FROM CHINA WITH LOVE those who might not yet know, China is fast becoming the primary market for the most sought-after and prestigious wines in the world.

The auctions being held in Hong Kong, New York, London, and Geneva are breaking new records thanks to the participation of tycoons from the (new) land of the rising sun, who are willing to go to any length in order to claim the most prized lots for themselves. Just today, in Geneva, Christie’s sold an Impériale of 1947 Cheval Blanc for around 225,000 euros, a bottle that thereby becomes by far the most expensive in the world. And I will let you guess where it is headed.

For a couple of years now, China has had a tremendous thirst for the most celebrated of the Premier Cru di Bordeaux, Chateau Lafite, and requests for this wine have ensured that prices have risen literally to the stars. But the beautiful thing is that these gentlemen, who could have simply sat and waited for the orders to roll in without lifting a finger, have been working hard to target focused communications operations towards increasing the prestige of their labels and, as a consequence, demand. The 2008 vintage of Lafite, which will be put on the market in spring 2011, will bear a label with the Chinese symbol for the number “8”, which in those parts is synonymous with good fortune and eternal benediction. The mere announcement of this strategy caused the prices of the 2008 vintage to increase by 45% in the span of only nine days.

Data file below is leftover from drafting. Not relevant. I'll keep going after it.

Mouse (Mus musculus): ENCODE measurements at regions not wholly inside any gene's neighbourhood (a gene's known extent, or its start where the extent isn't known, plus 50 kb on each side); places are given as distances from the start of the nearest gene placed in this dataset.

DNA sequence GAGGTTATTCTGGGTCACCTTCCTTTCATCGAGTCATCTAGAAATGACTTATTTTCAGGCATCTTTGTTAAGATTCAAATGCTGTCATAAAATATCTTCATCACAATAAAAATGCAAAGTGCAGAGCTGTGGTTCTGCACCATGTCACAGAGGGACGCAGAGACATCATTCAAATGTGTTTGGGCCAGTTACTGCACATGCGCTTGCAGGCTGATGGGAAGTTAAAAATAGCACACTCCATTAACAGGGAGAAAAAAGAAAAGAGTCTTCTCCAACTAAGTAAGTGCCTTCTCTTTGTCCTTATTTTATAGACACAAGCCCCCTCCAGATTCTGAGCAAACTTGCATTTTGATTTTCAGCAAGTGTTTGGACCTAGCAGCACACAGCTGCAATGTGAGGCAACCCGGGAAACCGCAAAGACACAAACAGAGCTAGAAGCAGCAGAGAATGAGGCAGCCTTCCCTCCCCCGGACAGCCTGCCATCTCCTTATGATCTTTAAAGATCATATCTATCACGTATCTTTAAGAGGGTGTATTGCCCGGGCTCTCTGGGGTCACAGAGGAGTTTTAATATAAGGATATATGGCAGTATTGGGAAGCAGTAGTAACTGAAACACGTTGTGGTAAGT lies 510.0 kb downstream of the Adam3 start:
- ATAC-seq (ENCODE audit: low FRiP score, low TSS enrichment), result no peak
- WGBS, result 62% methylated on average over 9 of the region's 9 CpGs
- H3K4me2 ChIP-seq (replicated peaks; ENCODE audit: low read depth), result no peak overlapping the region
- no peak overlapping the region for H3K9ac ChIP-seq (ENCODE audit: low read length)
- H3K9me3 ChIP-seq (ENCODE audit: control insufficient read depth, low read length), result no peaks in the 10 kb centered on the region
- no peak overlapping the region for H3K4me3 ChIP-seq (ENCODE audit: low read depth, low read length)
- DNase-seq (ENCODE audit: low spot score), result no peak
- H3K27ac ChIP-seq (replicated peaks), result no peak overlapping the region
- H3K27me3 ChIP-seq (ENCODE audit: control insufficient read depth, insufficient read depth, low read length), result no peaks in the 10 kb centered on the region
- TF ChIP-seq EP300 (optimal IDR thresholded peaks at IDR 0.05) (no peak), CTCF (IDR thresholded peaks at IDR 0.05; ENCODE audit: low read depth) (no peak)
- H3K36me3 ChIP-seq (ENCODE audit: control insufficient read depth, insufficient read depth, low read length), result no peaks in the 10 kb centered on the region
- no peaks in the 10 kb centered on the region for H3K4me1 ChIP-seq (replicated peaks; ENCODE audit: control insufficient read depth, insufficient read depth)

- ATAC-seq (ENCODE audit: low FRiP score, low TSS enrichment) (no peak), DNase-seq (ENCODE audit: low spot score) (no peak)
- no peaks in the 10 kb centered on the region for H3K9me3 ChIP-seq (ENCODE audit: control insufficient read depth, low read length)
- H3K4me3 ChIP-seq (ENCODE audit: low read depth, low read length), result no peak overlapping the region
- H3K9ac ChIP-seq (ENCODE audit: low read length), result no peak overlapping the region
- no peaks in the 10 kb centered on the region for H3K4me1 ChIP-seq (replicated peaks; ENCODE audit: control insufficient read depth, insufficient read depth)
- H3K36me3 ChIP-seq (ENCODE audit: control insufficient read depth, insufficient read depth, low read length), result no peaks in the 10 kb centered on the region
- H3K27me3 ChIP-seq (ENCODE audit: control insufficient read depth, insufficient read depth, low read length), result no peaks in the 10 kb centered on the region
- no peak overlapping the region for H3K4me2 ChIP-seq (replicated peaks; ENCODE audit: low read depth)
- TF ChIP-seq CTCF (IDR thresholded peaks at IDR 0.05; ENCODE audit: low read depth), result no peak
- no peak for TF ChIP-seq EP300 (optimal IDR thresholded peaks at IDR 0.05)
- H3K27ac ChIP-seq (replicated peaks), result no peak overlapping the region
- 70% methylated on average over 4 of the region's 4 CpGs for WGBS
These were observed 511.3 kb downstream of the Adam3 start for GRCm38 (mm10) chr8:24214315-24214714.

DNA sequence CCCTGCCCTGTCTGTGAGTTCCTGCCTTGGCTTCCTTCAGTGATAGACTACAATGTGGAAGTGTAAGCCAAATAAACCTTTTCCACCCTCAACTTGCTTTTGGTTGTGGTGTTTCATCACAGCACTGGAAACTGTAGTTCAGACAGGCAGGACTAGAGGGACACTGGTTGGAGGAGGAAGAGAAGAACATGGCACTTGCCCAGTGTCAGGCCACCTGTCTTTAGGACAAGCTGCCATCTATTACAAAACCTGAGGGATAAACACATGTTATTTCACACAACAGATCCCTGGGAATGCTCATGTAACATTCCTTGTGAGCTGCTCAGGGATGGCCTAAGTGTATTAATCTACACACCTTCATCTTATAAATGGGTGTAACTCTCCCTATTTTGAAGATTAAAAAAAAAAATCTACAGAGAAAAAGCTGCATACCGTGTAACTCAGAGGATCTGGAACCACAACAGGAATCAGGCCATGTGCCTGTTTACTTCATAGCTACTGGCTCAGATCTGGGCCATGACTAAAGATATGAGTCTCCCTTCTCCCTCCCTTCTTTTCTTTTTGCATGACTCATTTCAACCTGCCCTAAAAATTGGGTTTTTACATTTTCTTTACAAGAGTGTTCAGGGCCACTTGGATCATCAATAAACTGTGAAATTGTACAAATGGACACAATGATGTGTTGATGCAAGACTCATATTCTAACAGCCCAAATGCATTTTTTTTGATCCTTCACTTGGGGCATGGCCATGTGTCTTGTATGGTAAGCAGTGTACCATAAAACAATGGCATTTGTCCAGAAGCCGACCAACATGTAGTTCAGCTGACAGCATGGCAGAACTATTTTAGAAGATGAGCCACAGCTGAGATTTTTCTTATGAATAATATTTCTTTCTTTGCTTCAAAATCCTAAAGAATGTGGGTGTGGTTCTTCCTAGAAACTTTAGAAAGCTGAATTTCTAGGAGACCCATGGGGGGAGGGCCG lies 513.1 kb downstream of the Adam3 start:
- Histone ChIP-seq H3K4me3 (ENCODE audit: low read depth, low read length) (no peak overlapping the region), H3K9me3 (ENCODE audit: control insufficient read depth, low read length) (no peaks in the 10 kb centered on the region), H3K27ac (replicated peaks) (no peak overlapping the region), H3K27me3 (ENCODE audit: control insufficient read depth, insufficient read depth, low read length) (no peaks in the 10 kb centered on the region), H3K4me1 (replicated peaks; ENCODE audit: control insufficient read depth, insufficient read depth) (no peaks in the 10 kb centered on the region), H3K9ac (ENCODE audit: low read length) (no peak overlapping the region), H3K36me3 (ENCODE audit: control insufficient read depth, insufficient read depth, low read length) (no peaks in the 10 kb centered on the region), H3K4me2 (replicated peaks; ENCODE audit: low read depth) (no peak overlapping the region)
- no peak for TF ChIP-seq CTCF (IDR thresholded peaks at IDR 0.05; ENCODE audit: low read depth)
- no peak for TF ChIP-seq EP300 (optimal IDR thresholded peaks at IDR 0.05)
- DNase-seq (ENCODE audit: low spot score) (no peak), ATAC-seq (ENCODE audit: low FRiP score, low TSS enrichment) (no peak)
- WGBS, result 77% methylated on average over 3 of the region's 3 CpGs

But why am I mentioning all of this? It is evident that China will be the new frontier for wines of true quality, and it is clear that the great French producers, especially in Bordeaux, are at an advantage due to the fame and historically high demand for their wines all over the world. But they are not resting idly on their laurels, and it is necessary to acknowledge that they are savvy in the communications arena. On the other hand, what are their Italian wine producer friends, who I am rooting for, doing for the Chinese market? What strategies are they are putting into action to effectively communicate our oenological excellence in the Far East?

I am aware that it will not be simple, especially if it is true that in China today wine is above all a fashion, and that one of the primary factors influencing the choice of a bottle of wine is the aesthetic beauty of its label (sic!). But what we have on our side is that the Chinese are particularly attracted by the Made in Italy brand (thank goodness!).

If any producers would like to contribute here, please do. It would be very interesting and instructive.